One embodiment of the present invention is directed towards novel nanocrystals with selective functionalizations. In one embodiment the nanocrystal is a linear nanorod with a first end and a second end. In one embodiment the linear nanorod has an additional segment that extends linearly from the first end. In another arrangement the segment extends at an angle relative to the linear nanorod. In some arrangements the angle is either about 109° 71°. In another embodiment the nanocrystal is a tetrapod having four arms, each of which has a free end. In one arrangement there are four additional segments which extend linearly from the four tetrapod free ends. In another arrangement each of the four segments extends from the four tetrapod free ends at an angle relative to the tetrapod arms. In some arrangements each segment is positioned at about a 109° angle or a 71° angle.
In one embodiment, the nanocrystal contains a first semiconductor material and the additional segments contain a second semiconductor material. The first semiconductor material can be a Group II-VI compound, a Group II-V compound, a Group III-VI compound, a Group III-V compound, a Group II-VI compound, a Group I-III-VI compound, a Group II IV-VI compound, or a Group II-IV-V compound. The first semiconductor material may be chosen from ZnS, ZnSe, ZnTe, CdS, CdSe, CdTe, HgS, HgSe, HgTe, AlN, AlP, AlAs, AlSb, GaN, GaP, GaAs, GaSb, GaSe, InN, InP, InAs, InSb, TlN, TlP, TlAs, TlSb, PbS, PbSe, PbTe, or mixtures thereof. The second semiconductor material can be ZnO, ZnS, ZnSe, ZnTe, CdO, CdS, CdSe, CdTe, MgO, MgS, MgSe, MgTe, HgO, HgS, HgSe, HgTe, AlN, AlP, AlAs, AlSb, GaN, GaP, GaAs, GaSb, InN, InP, InAs, InSb, TlN, TlP, TlAs, TlSb, TlSb, PbS, PbSe, PbTe, or mixtures thereof. Alternatively, the first and second semiconductor materials may be identical.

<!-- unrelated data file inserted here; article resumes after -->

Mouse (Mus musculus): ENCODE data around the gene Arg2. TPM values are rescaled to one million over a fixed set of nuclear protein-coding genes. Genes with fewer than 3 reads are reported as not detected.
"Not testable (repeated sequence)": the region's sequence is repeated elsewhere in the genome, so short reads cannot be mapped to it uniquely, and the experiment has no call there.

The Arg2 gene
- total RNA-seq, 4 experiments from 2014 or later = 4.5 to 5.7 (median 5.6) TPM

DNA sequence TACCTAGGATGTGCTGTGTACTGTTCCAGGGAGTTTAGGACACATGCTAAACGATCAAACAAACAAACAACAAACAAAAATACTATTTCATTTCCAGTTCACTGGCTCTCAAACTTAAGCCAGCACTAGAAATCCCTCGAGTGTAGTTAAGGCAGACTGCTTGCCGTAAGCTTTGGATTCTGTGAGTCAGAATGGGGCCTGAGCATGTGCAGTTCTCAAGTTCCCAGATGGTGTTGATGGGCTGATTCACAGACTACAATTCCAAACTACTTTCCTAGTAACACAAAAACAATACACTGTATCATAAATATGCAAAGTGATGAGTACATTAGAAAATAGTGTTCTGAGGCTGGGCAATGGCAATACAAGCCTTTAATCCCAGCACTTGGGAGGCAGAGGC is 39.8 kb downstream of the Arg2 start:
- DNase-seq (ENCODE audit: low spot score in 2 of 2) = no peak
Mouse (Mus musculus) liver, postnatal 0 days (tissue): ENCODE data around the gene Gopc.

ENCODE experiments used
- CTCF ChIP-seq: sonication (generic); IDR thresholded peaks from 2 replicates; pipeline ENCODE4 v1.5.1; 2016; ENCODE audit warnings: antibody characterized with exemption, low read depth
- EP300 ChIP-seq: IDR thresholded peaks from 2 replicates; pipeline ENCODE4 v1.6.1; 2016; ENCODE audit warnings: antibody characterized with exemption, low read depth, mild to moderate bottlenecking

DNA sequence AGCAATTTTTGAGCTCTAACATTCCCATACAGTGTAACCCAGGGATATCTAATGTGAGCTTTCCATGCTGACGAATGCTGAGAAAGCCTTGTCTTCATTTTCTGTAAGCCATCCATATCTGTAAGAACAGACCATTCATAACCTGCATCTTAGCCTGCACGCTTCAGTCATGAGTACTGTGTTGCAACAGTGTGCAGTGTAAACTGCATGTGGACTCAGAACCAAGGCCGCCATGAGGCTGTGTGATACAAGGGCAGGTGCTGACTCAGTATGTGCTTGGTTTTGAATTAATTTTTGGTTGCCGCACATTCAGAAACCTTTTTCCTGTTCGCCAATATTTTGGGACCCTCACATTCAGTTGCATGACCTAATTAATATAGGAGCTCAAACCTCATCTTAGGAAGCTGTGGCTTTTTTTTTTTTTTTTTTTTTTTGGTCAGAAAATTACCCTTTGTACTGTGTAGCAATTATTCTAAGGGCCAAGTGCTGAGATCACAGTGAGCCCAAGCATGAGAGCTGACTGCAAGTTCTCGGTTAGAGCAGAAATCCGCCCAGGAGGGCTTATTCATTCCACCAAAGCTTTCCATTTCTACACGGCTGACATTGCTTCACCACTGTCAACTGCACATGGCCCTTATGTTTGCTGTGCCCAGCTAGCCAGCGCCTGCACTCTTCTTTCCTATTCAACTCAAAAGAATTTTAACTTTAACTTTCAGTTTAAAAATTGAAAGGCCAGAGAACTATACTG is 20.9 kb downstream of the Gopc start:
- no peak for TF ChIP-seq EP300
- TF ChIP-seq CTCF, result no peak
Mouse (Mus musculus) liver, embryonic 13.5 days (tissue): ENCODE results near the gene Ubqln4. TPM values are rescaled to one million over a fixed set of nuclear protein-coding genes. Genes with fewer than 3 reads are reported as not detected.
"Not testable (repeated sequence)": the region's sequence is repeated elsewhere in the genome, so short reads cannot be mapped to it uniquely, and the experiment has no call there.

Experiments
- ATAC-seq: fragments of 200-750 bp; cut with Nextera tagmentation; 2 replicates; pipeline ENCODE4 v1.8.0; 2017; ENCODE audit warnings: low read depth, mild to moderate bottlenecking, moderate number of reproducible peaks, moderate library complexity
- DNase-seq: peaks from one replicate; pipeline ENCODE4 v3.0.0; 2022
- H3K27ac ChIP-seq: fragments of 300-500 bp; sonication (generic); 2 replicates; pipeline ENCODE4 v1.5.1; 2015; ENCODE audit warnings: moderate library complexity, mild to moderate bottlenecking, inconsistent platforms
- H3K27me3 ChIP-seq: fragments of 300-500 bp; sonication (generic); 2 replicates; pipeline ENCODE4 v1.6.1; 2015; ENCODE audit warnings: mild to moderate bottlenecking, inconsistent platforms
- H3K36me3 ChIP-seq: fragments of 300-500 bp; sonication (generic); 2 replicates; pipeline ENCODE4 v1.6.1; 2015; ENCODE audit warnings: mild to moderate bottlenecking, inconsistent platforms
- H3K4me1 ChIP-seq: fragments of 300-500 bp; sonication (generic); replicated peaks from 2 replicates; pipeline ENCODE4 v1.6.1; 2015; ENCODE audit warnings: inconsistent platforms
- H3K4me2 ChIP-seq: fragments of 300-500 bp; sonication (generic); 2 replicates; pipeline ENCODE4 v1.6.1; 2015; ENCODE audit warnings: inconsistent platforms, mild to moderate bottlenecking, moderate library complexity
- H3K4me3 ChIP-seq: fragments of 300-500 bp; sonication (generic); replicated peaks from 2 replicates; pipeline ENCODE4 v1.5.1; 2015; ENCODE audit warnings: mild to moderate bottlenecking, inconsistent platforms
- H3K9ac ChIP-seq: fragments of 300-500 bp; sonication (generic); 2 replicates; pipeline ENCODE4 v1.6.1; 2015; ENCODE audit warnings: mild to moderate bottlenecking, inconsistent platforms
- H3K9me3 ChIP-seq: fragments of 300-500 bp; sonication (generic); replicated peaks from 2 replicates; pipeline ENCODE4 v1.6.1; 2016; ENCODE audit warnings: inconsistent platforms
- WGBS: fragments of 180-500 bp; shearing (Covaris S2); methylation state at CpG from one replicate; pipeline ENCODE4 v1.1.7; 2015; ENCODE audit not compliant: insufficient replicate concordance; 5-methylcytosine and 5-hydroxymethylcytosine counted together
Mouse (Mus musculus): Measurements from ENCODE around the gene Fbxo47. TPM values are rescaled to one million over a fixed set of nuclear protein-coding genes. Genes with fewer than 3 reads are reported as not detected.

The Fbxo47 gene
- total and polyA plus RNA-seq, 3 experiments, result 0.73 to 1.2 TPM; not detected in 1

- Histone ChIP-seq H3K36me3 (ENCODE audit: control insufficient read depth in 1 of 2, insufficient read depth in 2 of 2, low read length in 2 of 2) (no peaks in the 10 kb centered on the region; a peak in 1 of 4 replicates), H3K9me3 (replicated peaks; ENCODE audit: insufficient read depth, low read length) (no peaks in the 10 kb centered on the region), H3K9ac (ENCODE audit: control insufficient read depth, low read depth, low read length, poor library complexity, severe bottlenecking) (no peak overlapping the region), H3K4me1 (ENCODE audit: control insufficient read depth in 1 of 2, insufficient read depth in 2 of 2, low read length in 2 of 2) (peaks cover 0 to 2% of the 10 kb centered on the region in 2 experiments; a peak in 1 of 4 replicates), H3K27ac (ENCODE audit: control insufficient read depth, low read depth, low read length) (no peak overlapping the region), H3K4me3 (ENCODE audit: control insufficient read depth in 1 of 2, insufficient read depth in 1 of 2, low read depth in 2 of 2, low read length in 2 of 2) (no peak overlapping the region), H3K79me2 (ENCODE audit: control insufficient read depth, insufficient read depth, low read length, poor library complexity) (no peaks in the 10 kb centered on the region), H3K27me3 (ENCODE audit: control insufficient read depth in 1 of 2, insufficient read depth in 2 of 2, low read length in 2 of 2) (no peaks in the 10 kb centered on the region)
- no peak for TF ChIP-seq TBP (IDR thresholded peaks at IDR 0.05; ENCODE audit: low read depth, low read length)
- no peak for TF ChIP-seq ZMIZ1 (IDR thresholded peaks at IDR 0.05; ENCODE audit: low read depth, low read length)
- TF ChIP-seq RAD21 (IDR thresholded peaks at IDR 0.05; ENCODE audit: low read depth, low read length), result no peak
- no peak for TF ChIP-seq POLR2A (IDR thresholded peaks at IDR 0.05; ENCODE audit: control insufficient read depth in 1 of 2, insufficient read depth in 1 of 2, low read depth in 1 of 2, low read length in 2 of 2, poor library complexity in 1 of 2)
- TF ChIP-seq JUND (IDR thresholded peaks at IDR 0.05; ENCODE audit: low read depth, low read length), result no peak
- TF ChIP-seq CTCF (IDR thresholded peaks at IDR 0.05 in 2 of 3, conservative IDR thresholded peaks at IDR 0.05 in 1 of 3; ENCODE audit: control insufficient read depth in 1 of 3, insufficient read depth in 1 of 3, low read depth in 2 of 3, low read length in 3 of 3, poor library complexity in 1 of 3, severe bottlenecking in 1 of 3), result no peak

The nanocrystals and segments are tunable by changing the diameters of the nanocrystals and the diameters of the segments by parameters known to one of ordinary skill in the art. The segment can have a diameter that is smaller than the diameter of the nanocrystal. In other arrangements the segment can have a diameter that is larger than the diameter of the nanocrystal.
The methods and articles disclosed herein are applicable to any semiconductor known in the art, including various shaped nanocrystals, as discussed above. A tetrapod can be useful for its structure which is topologically similar to that of a sp (e.g., see Loweth, C. J. et al., Angew. Chem. Int. Ed. Engl. 38:1808-1812 (1999)) hybridized carbon atom. With the possibility to mimic the bonding between carbon atoms in organic molecules, this type of structure can serve as a building block to prepare superstructures, especially three dimensional ones. For example, one may modify each of the four arms differently, to produce a chiral “nanocrystal molecule.” Another advantage of using tetrapods as building blocks lies in the fact that the dimension of tetrapods can be tuned over a wide range. For example, the arm length can be made from less then 20 nm to over 200 nm, while keeping the arm diameter unchanged. In addition, the tetragonal geometry of tetrapods assures alignment to promote charge transport to electrodes in a tetrapod-based solar cell, described below. These features makes it possible to use tetrapods to prepare structures over a wide range of sizes and complexities.